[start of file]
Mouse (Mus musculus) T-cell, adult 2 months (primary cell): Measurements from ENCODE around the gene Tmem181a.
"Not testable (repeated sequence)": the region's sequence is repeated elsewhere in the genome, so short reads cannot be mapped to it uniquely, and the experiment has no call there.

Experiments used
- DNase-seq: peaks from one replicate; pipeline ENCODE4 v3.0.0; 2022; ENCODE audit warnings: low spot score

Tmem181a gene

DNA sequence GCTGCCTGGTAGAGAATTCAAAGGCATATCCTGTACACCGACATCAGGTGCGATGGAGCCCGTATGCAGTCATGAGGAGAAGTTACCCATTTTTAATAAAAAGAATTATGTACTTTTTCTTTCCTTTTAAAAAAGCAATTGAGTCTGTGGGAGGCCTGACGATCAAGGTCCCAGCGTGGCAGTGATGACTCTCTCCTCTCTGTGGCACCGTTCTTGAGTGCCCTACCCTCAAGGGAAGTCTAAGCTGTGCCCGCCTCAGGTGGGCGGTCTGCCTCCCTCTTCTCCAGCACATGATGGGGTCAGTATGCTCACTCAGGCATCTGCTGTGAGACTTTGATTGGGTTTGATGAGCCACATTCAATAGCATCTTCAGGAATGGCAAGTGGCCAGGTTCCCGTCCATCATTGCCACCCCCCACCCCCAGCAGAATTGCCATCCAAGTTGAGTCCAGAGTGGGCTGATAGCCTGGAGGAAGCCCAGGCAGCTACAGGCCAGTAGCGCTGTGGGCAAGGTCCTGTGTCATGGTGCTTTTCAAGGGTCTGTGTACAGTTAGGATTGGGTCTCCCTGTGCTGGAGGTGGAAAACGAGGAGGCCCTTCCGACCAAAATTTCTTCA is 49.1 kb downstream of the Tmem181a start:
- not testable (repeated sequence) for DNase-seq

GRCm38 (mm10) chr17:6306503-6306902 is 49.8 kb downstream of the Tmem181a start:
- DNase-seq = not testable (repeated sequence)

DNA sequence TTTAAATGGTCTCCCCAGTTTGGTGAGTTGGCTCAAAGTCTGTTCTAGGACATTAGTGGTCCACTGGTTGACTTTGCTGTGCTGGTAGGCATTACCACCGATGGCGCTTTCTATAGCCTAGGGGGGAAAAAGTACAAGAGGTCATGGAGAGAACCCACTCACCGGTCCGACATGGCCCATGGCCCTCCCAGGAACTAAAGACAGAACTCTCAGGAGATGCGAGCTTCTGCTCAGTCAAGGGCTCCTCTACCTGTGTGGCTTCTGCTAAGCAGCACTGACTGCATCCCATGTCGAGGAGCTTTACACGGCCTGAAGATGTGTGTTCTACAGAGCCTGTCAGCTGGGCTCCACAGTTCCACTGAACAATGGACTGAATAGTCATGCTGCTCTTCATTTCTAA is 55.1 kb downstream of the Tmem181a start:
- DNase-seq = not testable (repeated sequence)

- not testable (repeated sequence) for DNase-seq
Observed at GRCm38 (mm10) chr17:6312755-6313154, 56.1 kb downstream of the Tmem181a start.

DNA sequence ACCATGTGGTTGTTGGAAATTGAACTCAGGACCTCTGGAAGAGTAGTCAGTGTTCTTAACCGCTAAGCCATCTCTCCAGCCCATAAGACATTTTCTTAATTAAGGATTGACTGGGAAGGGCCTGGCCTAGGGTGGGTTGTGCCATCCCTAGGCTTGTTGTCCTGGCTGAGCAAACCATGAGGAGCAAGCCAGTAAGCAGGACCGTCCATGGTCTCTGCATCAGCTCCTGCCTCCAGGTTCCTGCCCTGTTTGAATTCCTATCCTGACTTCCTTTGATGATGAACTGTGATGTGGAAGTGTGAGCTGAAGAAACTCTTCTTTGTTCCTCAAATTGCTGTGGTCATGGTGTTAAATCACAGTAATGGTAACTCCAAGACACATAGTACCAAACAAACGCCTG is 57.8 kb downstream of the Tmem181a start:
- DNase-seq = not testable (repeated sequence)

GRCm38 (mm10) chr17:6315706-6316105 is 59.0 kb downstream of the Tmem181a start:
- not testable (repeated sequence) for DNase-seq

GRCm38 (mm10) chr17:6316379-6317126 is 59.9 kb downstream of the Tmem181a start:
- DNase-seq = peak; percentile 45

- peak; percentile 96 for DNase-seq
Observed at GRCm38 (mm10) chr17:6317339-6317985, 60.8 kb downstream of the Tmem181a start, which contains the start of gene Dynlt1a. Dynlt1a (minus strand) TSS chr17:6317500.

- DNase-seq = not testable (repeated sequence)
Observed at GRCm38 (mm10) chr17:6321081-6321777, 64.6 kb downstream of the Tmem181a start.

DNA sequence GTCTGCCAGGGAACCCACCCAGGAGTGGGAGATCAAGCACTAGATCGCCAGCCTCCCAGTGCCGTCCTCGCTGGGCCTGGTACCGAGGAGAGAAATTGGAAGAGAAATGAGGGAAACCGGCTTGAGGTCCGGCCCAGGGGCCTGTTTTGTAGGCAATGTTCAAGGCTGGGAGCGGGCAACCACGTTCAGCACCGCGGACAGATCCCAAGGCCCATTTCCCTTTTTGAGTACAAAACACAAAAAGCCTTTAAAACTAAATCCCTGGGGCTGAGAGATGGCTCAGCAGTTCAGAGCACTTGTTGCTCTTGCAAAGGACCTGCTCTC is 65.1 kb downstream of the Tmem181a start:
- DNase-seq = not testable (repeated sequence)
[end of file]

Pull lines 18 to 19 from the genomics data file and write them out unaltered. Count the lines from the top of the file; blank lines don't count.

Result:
GRCm38 (mm10) chr17:6316379-6317126 is 59.9 kb downstream of the Tmem181a start:
- DNase-seq = peak; percentile 45